How Much Does an Offering Memorandum Cost?

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Venture Law Corporation | Alixe Cormick | April 22, 2014

how much does an OM costAsking what the “all-in-costs” are for preparing an offering memorandum (an OM) is like asking how much it costs to build a house. A new 4,000 square foot custom-built house in West Vancouver, BC will cost more than a 1,200 square foot kit house in Abbotsford, BC.  Both homes may be lovely, but they are not the same in terms of construction, features, or cost.  A “one size fits all” price does not work in estimating the cost of a new house or the cost to prepare an OM.  To get an accurate estimate for either more information in needed from you as the client.

A law firm who gives you a quote for an OM without knowing more about your business and circumstances places you at risk of unforeseen fees and charges multiplying well beyond that original quote if that quote is unrealistically low. Alternatively, if the law firm assumes preparing your OM is unduly complicated, the quote may be so high that you may decide going forward is not for you. Neither situation is in your best interest.

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This article discusses the costs of preparing an OM under the OM exemption set out in section 2.9 of National Instrument 45-106 Prospectus and Registration Exemptions (the OM Exemption) which requires a prescribed form of offering document. There are separate forms for reporting and non-reporting issuers (e.g., private companies). These companies may be brand new start-ups or well established companies with complicated business structures operating around the world.

Summary of Offering Memorandum Costs

OM costs vary and depend on several factors. Costs related, directly and indirectly, to preparing an OM and related documents in Canada can be broken down as follows:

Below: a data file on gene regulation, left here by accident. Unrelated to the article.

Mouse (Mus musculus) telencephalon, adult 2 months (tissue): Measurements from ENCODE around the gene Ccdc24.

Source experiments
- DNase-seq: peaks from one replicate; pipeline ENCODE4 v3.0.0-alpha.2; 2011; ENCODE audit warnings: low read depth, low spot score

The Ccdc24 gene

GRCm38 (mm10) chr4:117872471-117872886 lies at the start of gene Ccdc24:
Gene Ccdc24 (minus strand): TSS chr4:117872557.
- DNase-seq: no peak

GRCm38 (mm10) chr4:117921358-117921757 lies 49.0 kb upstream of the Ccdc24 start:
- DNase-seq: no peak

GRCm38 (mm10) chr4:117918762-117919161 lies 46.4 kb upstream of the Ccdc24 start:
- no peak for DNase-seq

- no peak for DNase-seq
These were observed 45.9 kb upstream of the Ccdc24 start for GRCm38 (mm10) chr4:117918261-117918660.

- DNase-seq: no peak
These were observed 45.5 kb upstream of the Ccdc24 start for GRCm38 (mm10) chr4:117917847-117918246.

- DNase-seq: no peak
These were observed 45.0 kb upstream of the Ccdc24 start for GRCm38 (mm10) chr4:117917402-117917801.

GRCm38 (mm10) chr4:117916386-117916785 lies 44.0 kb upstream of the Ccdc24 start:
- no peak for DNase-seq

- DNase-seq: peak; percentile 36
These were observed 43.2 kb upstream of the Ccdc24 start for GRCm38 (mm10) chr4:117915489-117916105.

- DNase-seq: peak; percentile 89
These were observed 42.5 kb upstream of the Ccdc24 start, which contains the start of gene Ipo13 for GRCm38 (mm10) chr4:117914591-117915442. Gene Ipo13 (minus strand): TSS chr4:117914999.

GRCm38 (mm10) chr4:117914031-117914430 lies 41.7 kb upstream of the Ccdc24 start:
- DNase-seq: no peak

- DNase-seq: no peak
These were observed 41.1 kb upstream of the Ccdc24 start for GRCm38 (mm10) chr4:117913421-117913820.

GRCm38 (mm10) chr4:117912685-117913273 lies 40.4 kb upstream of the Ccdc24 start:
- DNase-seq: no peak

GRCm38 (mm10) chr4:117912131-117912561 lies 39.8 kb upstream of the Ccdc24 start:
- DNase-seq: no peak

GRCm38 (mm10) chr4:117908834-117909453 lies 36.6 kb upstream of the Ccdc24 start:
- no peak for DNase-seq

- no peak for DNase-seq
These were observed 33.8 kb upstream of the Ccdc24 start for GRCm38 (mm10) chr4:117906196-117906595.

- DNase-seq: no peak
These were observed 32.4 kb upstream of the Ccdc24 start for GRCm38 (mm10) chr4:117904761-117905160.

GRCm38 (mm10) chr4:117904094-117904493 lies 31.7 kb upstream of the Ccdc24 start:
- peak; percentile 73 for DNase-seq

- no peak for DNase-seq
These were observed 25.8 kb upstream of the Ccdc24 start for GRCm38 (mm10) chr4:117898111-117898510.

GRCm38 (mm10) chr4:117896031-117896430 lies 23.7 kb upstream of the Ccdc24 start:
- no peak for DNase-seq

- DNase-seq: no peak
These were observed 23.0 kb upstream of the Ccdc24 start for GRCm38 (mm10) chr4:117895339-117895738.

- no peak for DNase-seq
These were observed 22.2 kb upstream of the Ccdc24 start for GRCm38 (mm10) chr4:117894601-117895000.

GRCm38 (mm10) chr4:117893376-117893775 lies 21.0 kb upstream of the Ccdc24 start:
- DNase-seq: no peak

Legal fees Legal fees can cost between $10,000 to $150,000 plus taxes and disbursements. This is a wide range and depends on a number of factors including the sophistication and involvement of management of an issuer and professional advisors.
Accounting fees: Accounting fees can cost between $5,000 to $200,000 plus taxes and disbursements. Under the OM Exemption, you need IFRS audited financial statements while under the OM Exemption Lite[1] you need unaudited financial statements reviewed under PE-GAAP or IFRS.
Agent work fees: Works fees are fees payable to an intermediary, such as an exempt market dealer or investment dealer, and are for the work performed by the intermediary in getting an issuer ready for financing. Works fees can cost between $5,000 to $90,000 plus taxes and disbursements.
Agent sales commissions and finder’s fees: Sales commissions are payable to a registered dealer, such as an exempt market dealer and/or investment dealer who are involved in selling securities to investors and/or unregistered finders who are referring (a) issuers to dealers or (b) investors to issuers and/or dealers, in return for a fee. Sales commission are generally 7% to 16% of the total aggregate amount raised by an issuer, depending on a number of factors, and typically would include any finder’s fees.
Regulatory filing fees: Regulatory filing fees in each Canadian province or territory where capital is raised ranges from $0 to a percentage of the total aggregate amount raised in a particular jurisdiction.(1)
Marketing fees: These include sales and travel costs associated with entertaining or pitching potential dealers and/or investors (fees are indeterminate).
Other expenses Other expenses include printing costs associated with printing the OM and any related market materials.

Note: (1) PEI & NS: $0; NWT, YK & NU: $100; NB: $350; ON: $500; SK: $750; BC: the greater of $100 or 0.01% of capital raised in BC; and AB: the greater of $100 or 0.025% of capital raised in AB.